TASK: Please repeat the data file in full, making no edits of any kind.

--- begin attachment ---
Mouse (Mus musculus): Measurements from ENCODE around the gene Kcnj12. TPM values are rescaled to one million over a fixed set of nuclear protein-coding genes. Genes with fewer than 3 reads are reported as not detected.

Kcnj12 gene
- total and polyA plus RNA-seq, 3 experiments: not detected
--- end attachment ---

Mouse (Mus musculus): Measurements from ENCODE around the gene Kcnj12. TPM values are rescaled to one million over a fixed set of nuclear protein-coding genes. Genes with fewer than 3 reads are reported as not detected.

Kcnj12 gene
- total and polyA plus RNA-seq, 3 experiments: not detected